Optometrist or Ophthalmologist: Which Is Best for Your Eye Care?
When you need an eye exam or have an eye injury or other vision problem, is it best to see an optometrist or an ophthalmologist? This primer will help you decide.
Whether you’re scheduling your first routine eye exam, getting new glasses or having a problem with your vision, a quick search online for eye doctors may leave you scratching your head. Is an optometrist or ophthalmologist best? And where do opticians fit in?
Cleveland Clinic is a non-profit academic medical center. Advertising on our site helps support our mission. We do not endorse non-Cleveland Clinic products or services. Policy
Ophthalmologist Scott Wagenberg, MD, helps answer your questions about what each type of eye doctor can do. He also offers examples of what services each may offer.
Opticians can help you select and fit your prescription eyeglasses properly. They can advise you on frames and certain types of lenses and lens coatings.
They work from orders written by optometrists or ophthalmologists. But they don’t give eye exams or write prescriptions themselves. “They do not diagnose or treat eye problems at all,” Dr. Wagenberg says.
1. Postgraduate education
Much of the difference comes down to education.
“Optometrists go to optometry school for four years and often do an extra year of residency,” Dr. Wagenberg says. “Ophthalmologists go to medical school for four years, followed by four years of residency.”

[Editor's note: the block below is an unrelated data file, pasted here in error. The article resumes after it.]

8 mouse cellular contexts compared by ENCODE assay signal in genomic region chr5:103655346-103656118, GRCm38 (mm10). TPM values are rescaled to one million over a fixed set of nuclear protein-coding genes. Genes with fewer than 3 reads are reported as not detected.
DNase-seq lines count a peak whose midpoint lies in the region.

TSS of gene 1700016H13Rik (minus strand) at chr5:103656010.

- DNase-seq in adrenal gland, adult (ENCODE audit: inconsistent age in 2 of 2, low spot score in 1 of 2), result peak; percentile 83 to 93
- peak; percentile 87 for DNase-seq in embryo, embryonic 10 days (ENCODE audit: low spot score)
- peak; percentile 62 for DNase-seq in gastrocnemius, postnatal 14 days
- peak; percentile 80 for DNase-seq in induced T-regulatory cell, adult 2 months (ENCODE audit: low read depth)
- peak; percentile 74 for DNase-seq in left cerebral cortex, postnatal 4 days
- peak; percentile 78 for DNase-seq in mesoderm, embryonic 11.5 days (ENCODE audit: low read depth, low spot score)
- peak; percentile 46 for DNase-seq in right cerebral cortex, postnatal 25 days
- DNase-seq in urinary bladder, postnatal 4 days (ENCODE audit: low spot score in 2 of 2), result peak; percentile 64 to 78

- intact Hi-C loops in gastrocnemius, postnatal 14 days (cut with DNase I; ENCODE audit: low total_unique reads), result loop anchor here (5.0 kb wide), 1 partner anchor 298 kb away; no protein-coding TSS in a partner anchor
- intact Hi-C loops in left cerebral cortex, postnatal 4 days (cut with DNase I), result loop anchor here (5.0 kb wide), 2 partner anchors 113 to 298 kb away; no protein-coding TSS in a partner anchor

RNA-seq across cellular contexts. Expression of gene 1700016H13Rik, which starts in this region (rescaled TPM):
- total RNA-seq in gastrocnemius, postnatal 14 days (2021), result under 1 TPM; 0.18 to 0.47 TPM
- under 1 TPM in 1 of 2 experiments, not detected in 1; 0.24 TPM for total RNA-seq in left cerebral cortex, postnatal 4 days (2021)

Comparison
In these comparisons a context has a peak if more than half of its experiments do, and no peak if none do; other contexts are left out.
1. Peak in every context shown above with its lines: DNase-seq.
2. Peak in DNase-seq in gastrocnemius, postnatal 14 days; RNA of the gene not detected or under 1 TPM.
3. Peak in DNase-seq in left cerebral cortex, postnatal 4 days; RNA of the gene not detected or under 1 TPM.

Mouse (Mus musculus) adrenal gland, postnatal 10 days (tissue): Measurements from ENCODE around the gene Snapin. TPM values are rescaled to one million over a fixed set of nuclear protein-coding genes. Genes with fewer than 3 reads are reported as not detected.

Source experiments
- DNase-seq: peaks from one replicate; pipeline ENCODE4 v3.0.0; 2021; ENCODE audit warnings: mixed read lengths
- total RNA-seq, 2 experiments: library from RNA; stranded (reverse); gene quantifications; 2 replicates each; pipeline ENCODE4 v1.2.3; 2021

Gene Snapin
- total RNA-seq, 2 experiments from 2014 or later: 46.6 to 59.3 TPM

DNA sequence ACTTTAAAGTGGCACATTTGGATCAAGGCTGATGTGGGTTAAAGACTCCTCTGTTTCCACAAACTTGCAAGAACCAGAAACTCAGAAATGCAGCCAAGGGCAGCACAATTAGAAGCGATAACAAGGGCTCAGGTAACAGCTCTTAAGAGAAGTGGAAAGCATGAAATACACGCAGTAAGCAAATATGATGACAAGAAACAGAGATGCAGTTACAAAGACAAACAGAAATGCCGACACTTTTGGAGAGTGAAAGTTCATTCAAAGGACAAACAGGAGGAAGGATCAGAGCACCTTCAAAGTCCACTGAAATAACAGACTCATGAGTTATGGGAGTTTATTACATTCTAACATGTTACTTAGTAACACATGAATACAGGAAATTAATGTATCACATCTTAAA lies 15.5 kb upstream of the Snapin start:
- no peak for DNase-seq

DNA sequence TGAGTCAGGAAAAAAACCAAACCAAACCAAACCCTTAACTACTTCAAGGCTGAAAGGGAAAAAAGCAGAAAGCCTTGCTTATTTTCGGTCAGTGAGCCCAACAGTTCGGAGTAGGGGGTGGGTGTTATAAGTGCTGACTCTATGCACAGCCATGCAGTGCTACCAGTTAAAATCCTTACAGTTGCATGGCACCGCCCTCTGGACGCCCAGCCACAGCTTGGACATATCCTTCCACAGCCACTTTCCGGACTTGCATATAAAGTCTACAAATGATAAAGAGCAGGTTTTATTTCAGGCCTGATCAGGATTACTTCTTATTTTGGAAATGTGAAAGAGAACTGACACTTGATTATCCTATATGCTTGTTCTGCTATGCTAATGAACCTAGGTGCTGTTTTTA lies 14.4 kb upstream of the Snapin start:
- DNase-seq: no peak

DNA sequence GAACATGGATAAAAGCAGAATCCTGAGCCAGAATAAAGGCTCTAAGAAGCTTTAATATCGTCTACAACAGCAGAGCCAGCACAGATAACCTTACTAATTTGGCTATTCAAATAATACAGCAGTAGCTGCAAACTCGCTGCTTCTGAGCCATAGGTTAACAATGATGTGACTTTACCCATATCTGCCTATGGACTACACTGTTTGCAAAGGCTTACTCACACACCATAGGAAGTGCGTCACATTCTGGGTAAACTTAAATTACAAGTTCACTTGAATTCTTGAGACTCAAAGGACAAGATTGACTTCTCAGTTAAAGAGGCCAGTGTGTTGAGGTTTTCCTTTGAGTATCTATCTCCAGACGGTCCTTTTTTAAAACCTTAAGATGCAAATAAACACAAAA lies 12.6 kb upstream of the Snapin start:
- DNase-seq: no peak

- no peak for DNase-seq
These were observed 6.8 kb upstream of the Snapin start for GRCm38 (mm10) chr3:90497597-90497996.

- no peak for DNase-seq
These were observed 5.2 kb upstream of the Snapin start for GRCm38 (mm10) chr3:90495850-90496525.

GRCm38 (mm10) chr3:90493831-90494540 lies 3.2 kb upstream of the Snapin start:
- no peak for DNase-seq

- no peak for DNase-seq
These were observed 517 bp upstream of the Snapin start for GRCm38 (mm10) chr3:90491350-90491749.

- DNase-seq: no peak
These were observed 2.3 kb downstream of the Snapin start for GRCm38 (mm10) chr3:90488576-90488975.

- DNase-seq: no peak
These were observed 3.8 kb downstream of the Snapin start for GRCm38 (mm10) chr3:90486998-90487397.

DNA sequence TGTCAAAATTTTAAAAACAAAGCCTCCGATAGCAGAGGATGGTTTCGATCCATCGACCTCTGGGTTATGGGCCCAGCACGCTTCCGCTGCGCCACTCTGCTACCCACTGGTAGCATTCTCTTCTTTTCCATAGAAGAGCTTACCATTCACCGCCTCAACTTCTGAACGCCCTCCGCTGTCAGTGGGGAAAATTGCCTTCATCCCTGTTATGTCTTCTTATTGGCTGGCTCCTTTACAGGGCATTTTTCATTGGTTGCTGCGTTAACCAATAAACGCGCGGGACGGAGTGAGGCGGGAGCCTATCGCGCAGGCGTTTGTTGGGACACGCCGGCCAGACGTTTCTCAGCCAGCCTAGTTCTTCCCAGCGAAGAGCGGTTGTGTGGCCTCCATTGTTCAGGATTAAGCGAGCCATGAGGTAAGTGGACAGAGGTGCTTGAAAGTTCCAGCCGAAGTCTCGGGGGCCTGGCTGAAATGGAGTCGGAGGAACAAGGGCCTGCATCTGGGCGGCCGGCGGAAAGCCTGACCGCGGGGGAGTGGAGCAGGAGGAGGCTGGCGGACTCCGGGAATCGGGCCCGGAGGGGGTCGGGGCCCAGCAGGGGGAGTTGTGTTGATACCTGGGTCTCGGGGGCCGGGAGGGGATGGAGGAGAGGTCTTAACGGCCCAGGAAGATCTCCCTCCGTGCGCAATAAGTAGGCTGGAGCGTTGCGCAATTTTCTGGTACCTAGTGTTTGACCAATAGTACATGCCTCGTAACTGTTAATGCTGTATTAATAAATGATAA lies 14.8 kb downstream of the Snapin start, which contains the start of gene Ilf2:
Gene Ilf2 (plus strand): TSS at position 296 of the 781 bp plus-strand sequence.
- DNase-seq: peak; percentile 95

He adds that ophthalmologists often do a one- or two-year fellowship to specialize. They may focus on such things as glaucoma or pediatrics.
An ophthalmologist will have an MD (doctor of medicine) or a DO (doctor of osteopathic medicine) after his or her name. Optometrists will have an OD after their names. They earn a doctor of optometry degree.
2. Medical vs. surgical
Another key difference is whether doctors perform surgery.
“Optometrists can handle nearly all the medical aspects of ophthalmology. But they do not perform surgery,” Dr. Wagenberg explains. Ophthalmologists are surgeons and can treat your medical needs as well.
Both can prescribe medications and treat eye diseases. States may limit which conditions optometrists can treat. Ophthalmologists can treat all eye diseases, he says.
The answer depends on your needs and preferences.
Exams and prescriptions. Either optometrists or ophthalmologists may perform eye exams. And either can prescribe glasses or contact lenses.
Special contact lens fittings. An optometrist is often the better option for contact lens wearers. “Optometrists often specialize in difficult contact lens fittings, and are often best for that type of examination,” Dr. Wagenberg says.
Laser and other surgeries. If you’re considering laser surgery or need other surgeries, an ophthalmologist is the right choice. “Otherwise, a good optometrist can handle what a general ophthalmologist can,” he says.
Serious eye conditions. If you have a serious condition — severe macular degeneration or diabetic retinopathy, for instance — you’ll typically see a specialist (ophthalmologist). If you don’t have any serious eye problems, the choice is really up to you.
When you have blurry vision, eye pain or “floaters,” it’s fine to see either an optometrist or an ophthalmologist, Dr. Wagenberg says.
A good eye doctor will help point you in the right direction if you need to see a different doctor or a specialist.
“An optometrist will refer you to an ophthalmologist for any difficult medical conditions such as uncontrolled eye infections, medically unmanageable glaucoma, cataract surgery, corneal transplants or retinal problems,” he says.